We've all experienced a lumpy lawn. It feels like you're walking on rocks and stepping in pot holes.
Seasonal temperature changes and dogs digging holes are major culprits. Whatever the cause, it's not fun to roll your ankle. So how do you smooth it?
Besides digging out lumps and filling in holes, there's a much easier way to smooth out the bumps on your yard.
Lawn rollers are heavy cylinders that are attached to an axle and either towed behind a garden tractor or pulled by hand to smooth the top soil and flatten out bumpy or irregular yards.
They're often times used when seeding a new lawn as a way to press the seeds into the top soil and improve the germination process. They're also commonly used to press freshly laid sod into contact with the soil beneath it.
Caution: Use in Moderation
When using a yard roller on an already established lawn, take great care not to over-do it.
Too many uses can compress the top soil too much, making it difficult for your grass's roots to absorb the right amount of water and nutrients.
Choosing a Lawn Roller
Lawn rollers come in two different styles - steel and polyurethane. They're both hollow so they can be filled with sand or water for weight.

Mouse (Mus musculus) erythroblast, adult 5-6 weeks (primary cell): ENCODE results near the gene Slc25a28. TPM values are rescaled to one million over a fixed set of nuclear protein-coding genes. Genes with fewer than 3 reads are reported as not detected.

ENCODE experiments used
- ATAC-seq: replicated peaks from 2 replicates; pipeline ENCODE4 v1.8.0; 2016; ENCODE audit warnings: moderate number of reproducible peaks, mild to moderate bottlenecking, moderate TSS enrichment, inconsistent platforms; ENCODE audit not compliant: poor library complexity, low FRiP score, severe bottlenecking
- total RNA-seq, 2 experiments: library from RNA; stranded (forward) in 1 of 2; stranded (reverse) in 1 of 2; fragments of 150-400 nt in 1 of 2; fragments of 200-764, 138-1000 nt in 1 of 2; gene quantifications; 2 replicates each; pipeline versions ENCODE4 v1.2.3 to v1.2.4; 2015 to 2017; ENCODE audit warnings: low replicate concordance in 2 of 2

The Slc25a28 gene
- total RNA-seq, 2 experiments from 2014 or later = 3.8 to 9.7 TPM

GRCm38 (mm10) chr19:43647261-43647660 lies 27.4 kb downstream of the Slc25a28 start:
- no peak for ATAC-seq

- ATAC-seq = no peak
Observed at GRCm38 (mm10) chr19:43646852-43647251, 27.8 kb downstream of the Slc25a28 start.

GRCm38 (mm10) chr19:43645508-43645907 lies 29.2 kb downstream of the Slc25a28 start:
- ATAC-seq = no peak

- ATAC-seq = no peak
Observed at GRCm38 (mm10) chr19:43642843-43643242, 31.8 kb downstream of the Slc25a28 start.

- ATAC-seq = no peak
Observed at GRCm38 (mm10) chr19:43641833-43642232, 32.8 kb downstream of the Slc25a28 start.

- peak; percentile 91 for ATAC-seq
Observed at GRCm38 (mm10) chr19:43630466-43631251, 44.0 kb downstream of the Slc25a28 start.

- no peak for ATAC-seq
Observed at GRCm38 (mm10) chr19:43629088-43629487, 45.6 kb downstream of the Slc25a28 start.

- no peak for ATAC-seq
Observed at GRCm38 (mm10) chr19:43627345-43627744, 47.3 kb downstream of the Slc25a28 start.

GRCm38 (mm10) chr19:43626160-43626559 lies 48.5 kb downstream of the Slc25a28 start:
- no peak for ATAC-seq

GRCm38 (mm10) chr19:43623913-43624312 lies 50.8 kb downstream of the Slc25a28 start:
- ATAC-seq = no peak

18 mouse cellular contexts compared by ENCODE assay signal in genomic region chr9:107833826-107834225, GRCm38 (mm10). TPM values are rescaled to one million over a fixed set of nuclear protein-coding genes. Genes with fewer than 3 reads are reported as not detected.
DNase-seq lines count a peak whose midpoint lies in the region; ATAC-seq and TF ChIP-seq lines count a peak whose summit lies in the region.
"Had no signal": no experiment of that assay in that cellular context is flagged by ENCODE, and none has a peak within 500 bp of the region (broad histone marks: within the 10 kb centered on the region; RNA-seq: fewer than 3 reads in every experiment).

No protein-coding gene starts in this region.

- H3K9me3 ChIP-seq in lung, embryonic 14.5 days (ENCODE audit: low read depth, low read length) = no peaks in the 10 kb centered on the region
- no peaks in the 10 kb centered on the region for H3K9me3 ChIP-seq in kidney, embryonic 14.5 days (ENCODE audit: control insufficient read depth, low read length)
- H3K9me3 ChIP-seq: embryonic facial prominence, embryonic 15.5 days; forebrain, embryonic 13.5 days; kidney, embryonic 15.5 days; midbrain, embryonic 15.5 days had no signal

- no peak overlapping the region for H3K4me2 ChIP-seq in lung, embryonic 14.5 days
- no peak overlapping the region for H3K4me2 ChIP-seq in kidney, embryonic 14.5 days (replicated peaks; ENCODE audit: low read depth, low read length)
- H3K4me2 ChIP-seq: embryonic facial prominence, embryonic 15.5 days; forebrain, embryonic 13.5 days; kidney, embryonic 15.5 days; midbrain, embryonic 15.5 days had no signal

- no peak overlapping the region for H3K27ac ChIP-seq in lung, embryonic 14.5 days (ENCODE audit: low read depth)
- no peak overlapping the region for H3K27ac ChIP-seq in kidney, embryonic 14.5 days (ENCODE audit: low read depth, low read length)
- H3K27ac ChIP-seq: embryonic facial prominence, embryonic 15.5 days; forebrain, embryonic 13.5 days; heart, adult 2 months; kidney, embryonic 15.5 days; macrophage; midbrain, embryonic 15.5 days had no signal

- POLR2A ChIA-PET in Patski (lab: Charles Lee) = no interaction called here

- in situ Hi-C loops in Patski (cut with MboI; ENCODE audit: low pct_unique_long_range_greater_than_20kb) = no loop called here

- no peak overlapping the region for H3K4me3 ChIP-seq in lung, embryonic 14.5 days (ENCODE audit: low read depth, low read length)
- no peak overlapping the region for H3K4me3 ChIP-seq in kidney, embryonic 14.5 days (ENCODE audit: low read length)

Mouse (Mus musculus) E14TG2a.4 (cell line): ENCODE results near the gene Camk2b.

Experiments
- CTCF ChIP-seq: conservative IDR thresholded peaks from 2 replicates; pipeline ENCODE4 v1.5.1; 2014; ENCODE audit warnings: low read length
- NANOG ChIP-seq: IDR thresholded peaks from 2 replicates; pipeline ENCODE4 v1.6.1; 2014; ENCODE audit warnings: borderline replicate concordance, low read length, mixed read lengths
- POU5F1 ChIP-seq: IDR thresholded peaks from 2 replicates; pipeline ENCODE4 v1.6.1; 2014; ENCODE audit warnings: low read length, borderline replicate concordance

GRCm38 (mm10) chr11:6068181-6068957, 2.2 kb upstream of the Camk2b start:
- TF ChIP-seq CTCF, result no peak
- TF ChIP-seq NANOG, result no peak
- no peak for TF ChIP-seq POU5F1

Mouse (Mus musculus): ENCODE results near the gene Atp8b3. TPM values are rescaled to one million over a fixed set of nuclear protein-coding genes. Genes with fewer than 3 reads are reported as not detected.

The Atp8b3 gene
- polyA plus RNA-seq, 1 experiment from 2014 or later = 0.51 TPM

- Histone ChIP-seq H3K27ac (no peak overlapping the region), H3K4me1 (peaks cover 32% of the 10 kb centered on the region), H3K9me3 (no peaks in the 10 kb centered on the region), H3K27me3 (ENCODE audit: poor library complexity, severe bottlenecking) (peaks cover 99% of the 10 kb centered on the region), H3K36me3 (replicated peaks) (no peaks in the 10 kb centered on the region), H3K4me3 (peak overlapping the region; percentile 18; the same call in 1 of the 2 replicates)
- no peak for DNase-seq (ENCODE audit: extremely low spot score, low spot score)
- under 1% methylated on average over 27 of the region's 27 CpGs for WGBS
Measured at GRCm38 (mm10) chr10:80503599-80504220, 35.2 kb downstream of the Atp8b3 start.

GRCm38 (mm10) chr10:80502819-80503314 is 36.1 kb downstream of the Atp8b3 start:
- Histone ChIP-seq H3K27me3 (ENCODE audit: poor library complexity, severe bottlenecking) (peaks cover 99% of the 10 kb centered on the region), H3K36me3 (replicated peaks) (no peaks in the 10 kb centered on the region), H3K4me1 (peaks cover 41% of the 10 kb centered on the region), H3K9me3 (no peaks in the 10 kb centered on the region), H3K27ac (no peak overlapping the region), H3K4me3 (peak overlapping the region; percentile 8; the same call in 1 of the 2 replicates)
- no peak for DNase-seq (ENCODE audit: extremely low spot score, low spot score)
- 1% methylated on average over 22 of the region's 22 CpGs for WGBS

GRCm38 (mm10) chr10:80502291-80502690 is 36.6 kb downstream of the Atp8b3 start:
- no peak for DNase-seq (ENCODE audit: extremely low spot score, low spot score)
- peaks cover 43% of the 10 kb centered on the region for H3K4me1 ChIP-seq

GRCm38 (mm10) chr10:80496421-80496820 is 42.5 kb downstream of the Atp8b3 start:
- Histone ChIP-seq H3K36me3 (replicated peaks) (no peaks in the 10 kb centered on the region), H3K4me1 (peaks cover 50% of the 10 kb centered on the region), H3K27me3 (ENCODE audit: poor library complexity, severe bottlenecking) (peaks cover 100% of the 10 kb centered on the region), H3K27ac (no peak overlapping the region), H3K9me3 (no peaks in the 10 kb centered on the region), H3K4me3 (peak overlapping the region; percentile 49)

Metal is heavier and more durable, and plastic is lighter and easier to move and store. Both styles can be found in hand-operated models.
Steel Lawn Rollers
Ranging from 24"-60" in width, steel rollers are typically heavier and more durable. They're more stable on hillsides and will not puncture as easily.
They are, however, heavier to move and set up, pose more of a challenge when making sharp turns, and can only be filled with water whereas poly models can be filled with water or sand.
Ranging from 24"-48" in width, poly rollers are lighter weight when empty, which makes for easier storage. They wont rust, they're better for sharp turns, and they cost less than steel rollers. Polyurethane models can also be filled with either water or sand.
The downside with the polyurethane models is that they aren't as heavy and durable as steel, meaning they have a higher likelihood of being punctured or cracked on sharp rocks or other abrasive debris.
Rollin, Rollin, Rollin - Find out How to Flatten a Lumpy Lawn. Our lawn mower how-to library can help you pick the perfect reel lawn mower, push lawn mower, riding lawn mower, zero turn lawn mower, lawn tool or lawn mower accessory.